On Saturday the 8th of October, a small group of hard core Whangawehi members gathered at the Whangawehi bridge to finish off building the new railing fence which was started on the day of the working bee. The work involved digging several holes in solid hard ground and it’s no wonder that the beer afterwards was well received. Well done to you all and thank you for your commitment.
The last day of May was the day for our workshop previously planned for earlier in the term and related to astronomy. However to fit with the current programme we shifted the focus to Science and technology. Juniors made kites and we related this to traditional use of kites. Seniors were interested in inventions – A group of students realised that a sustainable way to cook without power is with a homemade solar oven. They created one and warmed some food despite the cloudy winter weather. Sunny Whangawehi is a great place to use solar ovens for kai.
With some careful planning & preparation, the senior class finally set off for there first visit to the Whangawehi shelter on the 28th February 2018. Initially this visit was planned for November 2017 but had to be postponed as it was rained out. The weather was perfect for an hour’s hike over O’Brien’s farm this time round, with two vehicles bringing up the rear, carrying SHMAKs and other resources. At the shelter we split into two groups. The boys headed down to the stream with Arthur and Jenni and two dads. Testing the stream was interesting, though few creatures were found – plenty of snails in the algae and a few worms were.
The water was clear. Meanwhile the girls were investigating the difference in the 8 cultivars of harakeke growing around the shelter. The groups then exchanged places but this time the stream group went to a stonier site and found at least 15 inanga hungrily feeding on grasshoppers who had leapt to their death into the stream. More invertebrates were discovered there under the stones.
The hike back was a challenge for some, but we all arrived back at school cheerful and with a great experience to share. We look forward to the Rocky Shore field trip planned for March.
Please find attached the longest article ever written on the project, enjoy the reading : GisborneHeraldSeptember2017
Te Mahia school students came along the Whangawehi to continue their planting project initiated 3 years ago. They established 150 trees and laid out their Blue Penguin nesting boxes built earlier on in August. A korero on pest control was given before returning to school. A big thank you to Jenny Scothern, the parents, teachers and Whangawehi volunteers for their help and support. The small forest (600 trees) is growing and it is nice to see our tamariki grow and learn at the same time. Well done to you all.
Predator free NZ put up the Whangawehi story on their website. If you want to know more about the article, please follow the links :
or facebook page https://www.facebook.com/PFNewZealand/
Enjoy the reading
On Thursday the 19th of May, Patricia Taumata-Albert and Hineira Hooper-Kawana, students at Te Mahia School, gave their pepeha and introduced themselves to the members of the catchment committee. Both students displayed their completed logo’s and explained their perspective of how the logo should look and the process that it took to achieve their end result. A clear file of some of the children’s attempts at the logo was left for the members to peruse.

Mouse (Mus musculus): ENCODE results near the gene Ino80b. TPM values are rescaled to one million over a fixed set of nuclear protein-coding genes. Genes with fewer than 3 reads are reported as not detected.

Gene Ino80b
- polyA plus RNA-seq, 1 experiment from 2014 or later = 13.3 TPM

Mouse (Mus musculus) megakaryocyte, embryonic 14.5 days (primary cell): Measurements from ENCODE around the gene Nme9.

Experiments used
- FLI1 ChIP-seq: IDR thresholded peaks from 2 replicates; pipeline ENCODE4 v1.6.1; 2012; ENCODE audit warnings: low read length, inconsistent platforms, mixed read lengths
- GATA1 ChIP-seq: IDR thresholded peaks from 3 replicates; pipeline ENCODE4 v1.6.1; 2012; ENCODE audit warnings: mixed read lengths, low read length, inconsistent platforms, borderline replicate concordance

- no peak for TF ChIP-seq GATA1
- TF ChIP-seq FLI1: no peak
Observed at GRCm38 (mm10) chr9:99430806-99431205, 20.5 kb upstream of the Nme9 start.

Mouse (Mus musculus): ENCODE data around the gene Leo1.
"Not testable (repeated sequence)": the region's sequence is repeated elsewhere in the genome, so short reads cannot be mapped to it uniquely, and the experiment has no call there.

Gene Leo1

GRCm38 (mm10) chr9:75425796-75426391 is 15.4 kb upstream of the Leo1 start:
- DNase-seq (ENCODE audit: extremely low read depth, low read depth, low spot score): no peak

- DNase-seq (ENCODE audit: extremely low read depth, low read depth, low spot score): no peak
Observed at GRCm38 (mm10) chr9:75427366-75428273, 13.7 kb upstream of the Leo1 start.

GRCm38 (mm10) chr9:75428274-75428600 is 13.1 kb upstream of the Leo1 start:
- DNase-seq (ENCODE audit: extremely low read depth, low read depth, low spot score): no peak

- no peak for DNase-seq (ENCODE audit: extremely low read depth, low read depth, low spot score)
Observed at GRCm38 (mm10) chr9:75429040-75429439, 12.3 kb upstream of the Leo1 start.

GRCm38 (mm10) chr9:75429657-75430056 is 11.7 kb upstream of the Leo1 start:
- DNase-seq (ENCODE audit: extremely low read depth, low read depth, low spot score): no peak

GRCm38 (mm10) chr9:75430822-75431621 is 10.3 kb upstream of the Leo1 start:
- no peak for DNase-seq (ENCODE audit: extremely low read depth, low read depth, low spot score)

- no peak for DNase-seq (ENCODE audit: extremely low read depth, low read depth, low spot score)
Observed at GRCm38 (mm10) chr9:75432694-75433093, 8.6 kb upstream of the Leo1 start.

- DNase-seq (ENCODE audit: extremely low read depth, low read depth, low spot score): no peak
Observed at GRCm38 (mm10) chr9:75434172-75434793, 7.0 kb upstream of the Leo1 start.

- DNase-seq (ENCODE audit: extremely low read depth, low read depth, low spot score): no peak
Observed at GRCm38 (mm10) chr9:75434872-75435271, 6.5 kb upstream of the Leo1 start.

We thank you Te Mahia School for their help and support. It is great to have the students involved in all the different aspects of our work including the design of our logo.
Nga mihi nui kia koutou
Please click on the different sketches : 1 2 3 4 5 6 7 8 9 10 11 12 13 14 15 16 17 18
From Te Mahia blog : http://room3temahiaschool.blogspot.co.nz/2016/03/maara-kai.html
On Tuesday we headed on down to Ruawharo Marae to have our Master Chef Maara Kai competition. We were all very excited and couldn’t wait to get started on our planned menu. To start with we watched Nanny Sophie demonstrate how to make a bull kelp steam bag. Some of us were lucky enough to do this with Nanny Sophie at the end of last year. We sliced open the kelp and stuffed it with our onion, potato, kumara and carrot. We then watched a demonstration by Chef Shaun, on how to make a delicious warm caramelised onion dip! We all agreed it tasted amazing and Whaea Jenni has agreed to share it with us all on the Te Mahia School facebook page! After that we began the prep on our own menus of a salad and a nutritious drink. It was awesome to see the teamwork involved, and the discussions between team members. It was an amazing day full of fun and food. The winning team was Mokotahi!
And we have a very awesome team of amazing Chefs heading into town next Wednesday to compete against other Wairoa Schools. The team is Patricia D, Anthony, Violet and Azure.
Kia Kaha Te Mahia Chefs!
From Room 3 blog :
Kia ora Room 3 whanau,
We are in week 6 and Miss D’Ath has come back Mrs Hitchy! I missed everyone while I was away and it is so nice to be back.
We have been up to a lot of exciting things this week, especially today.
Today we had our second Enviroschools day where we focused on finishing up our “School Song”. Tamariki have been putting forward a lot of awesome ideas about our school and what they think is special about it.
After we all wrote down some feedback and feedforward about what we already had written we split into three groups.
1 group headed with Miss Kereru to perfect the tune and beat for the song, another to Miss O’B where they perfected some awesome moves for the song, and the third group headed to Mrs Hitchy to express the song artistically. Keep your ears peeled for our new song coming soon!